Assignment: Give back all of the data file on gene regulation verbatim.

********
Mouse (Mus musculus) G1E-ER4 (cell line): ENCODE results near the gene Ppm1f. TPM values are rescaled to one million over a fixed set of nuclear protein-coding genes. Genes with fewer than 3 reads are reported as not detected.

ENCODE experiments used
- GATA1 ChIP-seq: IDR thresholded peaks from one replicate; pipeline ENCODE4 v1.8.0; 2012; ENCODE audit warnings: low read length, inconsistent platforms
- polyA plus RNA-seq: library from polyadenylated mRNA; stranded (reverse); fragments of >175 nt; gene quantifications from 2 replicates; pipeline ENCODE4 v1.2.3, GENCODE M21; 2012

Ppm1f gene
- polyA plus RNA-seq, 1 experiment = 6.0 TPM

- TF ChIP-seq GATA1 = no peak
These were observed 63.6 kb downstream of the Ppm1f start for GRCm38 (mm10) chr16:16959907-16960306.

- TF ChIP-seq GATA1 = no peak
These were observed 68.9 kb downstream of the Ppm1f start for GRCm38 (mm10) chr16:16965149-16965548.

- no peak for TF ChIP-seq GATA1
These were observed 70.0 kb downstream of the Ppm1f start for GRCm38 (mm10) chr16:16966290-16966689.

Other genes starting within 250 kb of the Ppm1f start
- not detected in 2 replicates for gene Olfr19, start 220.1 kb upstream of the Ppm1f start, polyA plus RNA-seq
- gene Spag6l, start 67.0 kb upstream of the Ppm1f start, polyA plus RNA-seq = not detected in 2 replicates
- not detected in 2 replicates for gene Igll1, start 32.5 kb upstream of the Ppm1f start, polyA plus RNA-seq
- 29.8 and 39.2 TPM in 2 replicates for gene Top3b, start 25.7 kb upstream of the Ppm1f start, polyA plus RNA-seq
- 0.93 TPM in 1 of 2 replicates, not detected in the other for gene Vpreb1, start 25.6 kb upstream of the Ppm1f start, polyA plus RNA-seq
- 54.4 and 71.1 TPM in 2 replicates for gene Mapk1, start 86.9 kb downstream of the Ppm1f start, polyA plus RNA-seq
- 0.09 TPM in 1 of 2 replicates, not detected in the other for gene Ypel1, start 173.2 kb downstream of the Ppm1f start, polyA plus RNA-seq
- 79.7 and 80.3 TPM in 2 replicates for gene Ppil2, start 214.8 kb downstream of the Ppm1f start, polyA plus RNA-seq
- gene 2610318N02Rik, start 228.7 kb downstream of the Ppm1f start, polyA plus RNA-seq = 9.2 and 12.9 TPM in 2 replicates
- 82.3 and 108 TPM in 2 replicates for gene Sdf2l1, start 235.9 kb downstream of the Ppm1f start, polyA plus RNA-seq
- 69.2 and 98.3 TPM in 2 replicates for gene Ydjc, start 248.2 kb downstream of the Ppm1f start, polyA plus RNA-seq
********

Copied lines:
Mouse (Mus musculus) G1E-ER4 (cell line): ENCODE results near the gene Ppm1f. TPM values are rescaled to one million over a fixed set of nuclear protein-coding genes. Genes with fewer than 3 reads are reported as not detected.

ENCODE experiments used
- GATA1 ChIP-seq: IDR thresholded peaks from one replicate; pipeline ENCODE4 v1.8.0; 2012; ENCODE audit warnings: low read length, inconsistent platforms
- polyA plus RNA-seq: library from polyadenylated mRNA; stranded (reverse); fragments of >175 nt; gene quantifications from 2 replicates; pipeline ENCODE4 v1.2.3, GENCODE M21; 2012

Ppm1f gene
- polyA plus RNA-seq, 1 experiment = 6.0 TPM

- TF ChIP-seq GATA1 = no peak
These were observed 63.6 kb downstream of the Ppm1f start for GRCm38 (mm10) chr16:16959907-16960306.

- TF ChIP-seq GATA1 = no peak
These were observed 68.9 kb downstream of the Ppm1f start for GRCm38 (mm10) chr16:16965149-16965548.

- no peak for TF ChIP-seq GATA1
These were observed 70.0 kb downstream of the Ppm1f start for GRCm38 (mm10) chr16:16966290-16966689.

Other genes starting within 250 kb of the Ppm1f start
- not detected in 2 replicates for gene Olfr19, start 220.1 kb upstream of the Ppm1f start, polyA plus RNA-seq
- gene Spag6l, start 67.0 kb upstream of the Ppm1f start, polyA plus RNA-seq = not detected in 2 replicates
- not detected in 2 replicates for gene Igll1, start 32.5 kb upstream of the Ppm1f start, polyA plus RNA-seq
- 29.8 and 39.2 TPM in 2 replicates for gene Top3b, start 25.7 kb upstream of the Ppm1f start, polyA plus RNA-seq
- 0.93 TPM in 1 of 2 replicates, not detected in the other for gene Vpreb1, start 25.6 kb upstream of the Ppm1f start, polyA plus RNA-seq
- 54.4 and 71.1 TPM in 2 replicates for gene Mapk1, start 86.9 kb downstream of the Ppm1f start, polyA plus RNA-seq
- 0.09 TPM in 1 of 2 replicates, not detected in the other for gene Ypel1, start 173.2 kb downstream of the Ppm1f start, polyA plus RNA-seq
- 79.7 and 80.3 TPM in 2 replicates for gene Ppil2, start 214.8 kb downstream of the Ppm1f start, polyA plus RNA-seq
- gene 2610318N02Rik, start 228.7 kb downstream of the Ppm1f start, polyA plus RNA-seq = 9.2 and 12.9 TPM in 2 replicates
- 82.3 and 108 TPM in 2 replicates for gene Sdf2l1, start 235.9 kb downstream of the Ppm1f start, polyA plus RNA-seq
- 69.2 and 98.3 TPM in 2 replicates for gene Ydjc, start 248.2 kb downstream of the Ppm1f start, polyA plus RNA-seq